John is being pestered by robocalls. How can he stop it? Leo says that until the FCC starts prosecuting, it's really a game of whack-a-mole. Most companies are offering to block for free now. There are systems like RoboKiller and NoMoRobo but he has to run calls through them. It makes sense, but Leo isn't thrilled with it. They both have a "try before buy" as well. Google Voice can do that as well. And the real problem is, that most of the calls are "spoofing" the caller ID, so people have no idea what the real phone number is to block it.
Jim as a Tracfone pay as you go phone and wants to know if he can port his home phone to it? Leo says that there is an FCC rule that says you should be able to port your landline to the phone, but you may lose the use of the number during the transfer. That would include 911 service. Also, using a cellphone as your number will have to rely on regional or e911 services, which doesn't know where you are exactly. Also, if you move, you may lose the use of the number because of your geographic location.
But according to the FCC, you can.
Jerry found out that his satellite company is charging him $7 a month for using his own equipment. Leo says that's now illegal. Leo says they are now trying to get around it by calling it a "service fee," but it's still illegal. He recommends contacting the FCC or state local public utility commission.
This week, the FCC ruled that cable cards or "navigation devices" are being eliminated from their mandated reporting requirements. The FCC has determined that at less than a half-million users, with it dropping by 50,000 every year, it is no longer required for cable companies to have to report them or support them.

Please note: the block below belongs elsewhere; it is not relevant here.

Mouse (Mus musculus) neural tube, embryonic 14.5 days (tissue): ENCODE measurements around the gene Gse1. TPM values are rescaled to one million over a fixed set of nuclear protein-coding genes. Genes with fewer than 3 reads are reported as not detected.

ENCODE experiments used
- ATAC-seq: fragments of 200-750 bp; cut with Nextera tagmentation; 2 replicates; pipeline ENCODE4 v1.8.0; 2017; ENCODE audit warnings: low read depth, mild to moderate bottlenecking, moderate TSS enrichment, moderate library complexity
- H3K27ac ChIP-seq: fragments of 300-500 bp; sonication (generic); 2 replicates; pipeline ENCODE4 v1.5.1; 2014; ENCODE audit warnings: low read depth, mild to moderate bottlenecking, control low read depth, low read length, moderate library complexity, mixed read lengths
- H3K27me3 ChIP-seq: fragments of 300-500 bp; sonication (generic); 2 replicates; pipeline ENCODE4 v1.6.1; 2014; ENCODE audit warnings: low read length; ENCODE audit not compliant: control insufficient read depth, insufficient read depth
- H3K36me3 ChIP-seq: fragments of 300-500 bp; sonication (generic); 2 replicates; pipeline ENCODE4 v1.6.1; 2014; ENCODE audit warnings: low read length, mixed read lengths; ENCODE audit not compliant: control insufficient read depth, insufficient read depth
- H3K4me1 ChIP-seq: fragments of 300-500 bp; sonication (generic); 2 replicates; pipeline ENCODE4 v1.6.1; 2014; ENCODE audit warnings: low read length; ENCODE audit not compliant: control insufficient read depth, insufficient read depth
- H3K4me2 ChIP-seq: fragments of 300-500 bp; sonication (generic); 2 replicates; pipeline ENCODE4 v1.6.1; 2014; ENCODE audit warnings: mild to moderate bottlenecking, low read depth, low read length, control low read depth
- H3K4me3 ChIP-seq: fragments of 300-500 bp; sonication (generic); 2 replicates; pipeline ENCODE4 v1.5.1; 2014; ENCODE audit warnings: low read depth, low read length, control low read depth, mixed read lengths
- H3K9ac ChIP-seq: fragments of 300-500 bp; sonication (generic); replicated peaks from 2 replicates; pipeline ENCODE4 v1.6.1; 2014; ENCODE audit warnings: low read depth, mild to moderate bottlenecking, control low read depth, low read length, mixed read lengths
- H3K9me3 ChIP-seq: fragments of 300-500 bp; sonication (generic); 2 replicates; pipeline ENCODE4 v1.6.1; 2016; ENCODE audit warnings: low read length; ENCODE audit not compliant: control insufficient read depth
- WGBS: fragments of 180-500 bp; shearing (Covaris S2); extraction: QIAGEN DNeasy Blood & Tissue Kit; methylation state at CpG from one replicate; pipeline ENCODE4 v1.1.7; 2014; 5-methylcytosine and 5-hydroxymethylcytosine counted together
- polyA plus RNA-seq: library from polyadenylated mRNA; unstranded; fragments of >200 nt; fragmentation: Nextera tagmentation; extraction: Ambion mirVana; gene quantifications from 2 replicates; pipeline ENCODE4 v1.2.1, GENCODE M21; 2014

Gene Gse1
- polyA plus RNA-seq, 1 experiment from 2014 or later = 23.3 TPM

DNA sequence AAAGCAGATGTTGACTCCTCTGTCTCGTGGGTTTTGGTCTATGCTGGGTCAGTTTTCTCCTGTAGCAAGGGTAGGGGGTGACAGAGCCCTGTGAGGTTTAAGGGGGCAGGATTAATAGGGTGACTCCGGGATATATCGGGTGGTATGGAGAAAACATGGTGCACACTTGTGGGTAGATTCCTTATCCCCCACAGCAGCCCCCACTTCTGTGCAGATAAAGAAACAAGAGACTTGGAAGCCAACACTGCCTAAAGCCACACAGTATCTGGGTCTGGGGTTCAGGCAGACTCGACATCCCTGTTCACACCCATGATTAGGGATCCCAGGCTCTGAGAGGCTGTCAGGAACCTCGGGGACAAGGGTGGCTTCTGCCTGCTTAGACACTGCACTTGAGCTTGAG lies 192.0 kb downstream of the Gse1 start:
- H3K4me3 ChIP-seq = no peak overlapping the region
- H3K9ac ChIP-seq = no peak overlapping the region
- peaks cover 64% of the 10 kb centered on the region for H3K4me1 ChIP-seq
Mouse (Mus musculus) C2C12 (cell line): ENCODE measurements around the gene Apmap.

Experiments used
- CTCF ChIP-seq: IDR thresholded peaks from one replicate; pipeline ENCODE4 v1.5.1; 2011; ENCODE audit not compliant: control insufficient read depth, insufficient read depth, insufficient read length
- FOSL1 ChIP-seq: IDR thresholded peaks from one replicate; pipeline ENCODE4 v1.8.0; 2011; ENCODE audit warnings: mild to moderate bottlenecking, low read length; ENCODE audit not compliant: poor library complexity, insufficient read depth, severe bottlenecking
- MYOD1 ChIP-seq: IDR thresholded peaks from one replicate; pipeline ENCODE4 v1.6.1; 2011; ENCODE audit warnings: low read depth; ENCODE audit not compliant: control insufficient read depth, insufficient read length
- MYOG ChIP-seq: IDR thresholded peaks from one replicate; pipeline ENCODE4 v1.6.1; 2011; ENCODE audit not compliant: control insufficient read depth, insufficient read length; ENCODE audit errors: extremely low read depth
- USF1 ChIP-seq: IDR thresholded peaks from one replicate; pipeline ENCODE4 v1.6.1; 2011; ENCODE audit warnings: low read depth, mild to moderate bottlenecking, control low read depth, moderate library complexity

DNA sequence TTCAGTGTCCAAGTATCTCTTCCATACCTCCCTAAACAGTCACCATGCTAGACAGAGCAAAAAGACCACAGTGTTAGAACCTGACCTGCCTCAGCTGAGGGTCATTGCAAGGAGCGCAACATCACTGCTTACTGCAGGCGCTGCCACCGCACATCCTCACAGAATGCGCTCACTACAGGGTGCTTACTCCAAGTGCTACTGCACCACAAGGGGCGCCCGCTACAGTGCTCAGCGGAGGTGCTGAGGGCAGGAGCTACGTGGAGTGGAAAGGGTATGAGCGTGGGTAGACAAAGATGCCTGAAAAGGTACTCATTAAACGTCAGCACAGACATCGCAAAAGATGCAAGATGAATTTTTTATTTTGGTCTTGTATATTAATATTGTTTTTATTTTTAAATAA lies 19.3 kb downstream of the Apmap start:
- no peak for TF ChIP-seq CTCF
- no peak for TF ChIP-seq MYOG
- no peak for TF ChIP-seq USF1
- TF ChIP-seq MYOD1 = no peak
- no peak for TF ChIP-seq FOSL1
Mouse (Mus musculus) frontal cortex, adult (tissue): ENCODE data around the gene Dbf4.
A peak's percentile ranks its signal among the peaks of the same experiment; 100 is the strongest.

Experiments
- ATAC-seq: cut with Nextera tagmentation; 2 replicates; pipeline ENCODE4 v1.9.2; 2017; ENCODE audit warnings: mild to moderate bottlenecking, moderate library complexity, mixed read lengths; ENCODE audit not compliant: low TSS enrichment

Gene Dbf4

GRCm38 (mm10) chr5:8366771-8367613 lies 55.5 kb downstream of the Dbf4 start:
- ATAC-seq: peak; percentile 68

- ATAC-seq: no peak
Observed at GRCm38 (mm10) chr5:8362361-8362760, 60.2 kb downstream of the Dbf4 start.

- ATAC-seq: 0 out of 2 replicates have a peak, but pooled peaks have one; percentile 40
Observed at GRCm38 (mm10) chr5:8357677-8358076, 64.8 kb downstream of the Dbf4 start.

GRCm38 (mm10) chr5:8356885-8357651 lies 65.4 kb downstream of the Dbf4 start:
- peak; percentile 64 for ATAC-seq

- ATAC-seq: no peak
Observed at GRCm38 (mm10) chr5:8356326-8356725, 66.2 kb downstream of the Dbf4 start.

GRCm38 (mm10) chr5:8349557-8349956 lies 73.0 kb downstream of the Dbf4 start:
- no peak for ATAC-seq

Tom is worried that the Internet will become overloaded if everyone is staying at home. Leo says that it'll work just fine. Networks are engineered with overcapacity now, and there won't be an issue. What about bandwidth caps? Leo says those were more about making money than anything having to do with capability for load. Leo also says one of the problems is people who don't have internet access and rely on work, schools or libraries, will be cut off. And he thinks the next few months will show that.
FCC chairman Ajit Pai has sent a letter out to all carriers that they will soon be fined for selling users' GPS location data to third parties. Leo says it'll likely just be a slap on the wrist.
Debbie has always had channels 2-13 with an antenna. After a brief stay in the hospital, she came back and didn't get any channels at all. Leo suspects that while she was convalescing, the FCC moved the broadcast frequencies for all the local channels. It doesn't change the channel number, mind you, but what Debbie needs to do is rescan her TV to re-acquire them. Go into the TV menu and look for scan channels. The TV will then rescan the frequency range and re-acquire them.
Bob has been a cord cutter for nearly a decade. However, local TV is important to him and he's used an antenna for OTA signals for awhile. However, the FCC has sold off a lot of that spectrum, making it harder to pick up signals using his antenna. Leo says that FCC is also asking stations to move frequencies so they can sell off more of the spectrum. In most cases, all you need to do is run a re-scan on your TV to get the new station frequencies. You may need to do it several times. The FCC has a site that gives you the information here.
Mark's channels have disappeared from his Hauppauge tuner. What happened? Leo says that the FCC has made stations shift frequencies, and have advised that users rescan for missing channels. Check out TVAnswers.org for when and how to rescan. There's more information here - https://losangeles.cbslocal.com/video/4040289-cbs2-rescan-day/. But it may also be a Hauppauge issue.
The FCC has approved an application from Elon Musk's SpaceX to deploy 7,000 satellites into space that would offer global broadband internet access. Elon Musk wants a total of 12,000 satellites around the earth in Low Earth Orbit to provide internet to every square inch of the planet's surface. One of the problems with satellite internet is that there's a lot of latency, but Musk says they can get it down to 25 milliseconds, which could be faster than the internet many of us have at home.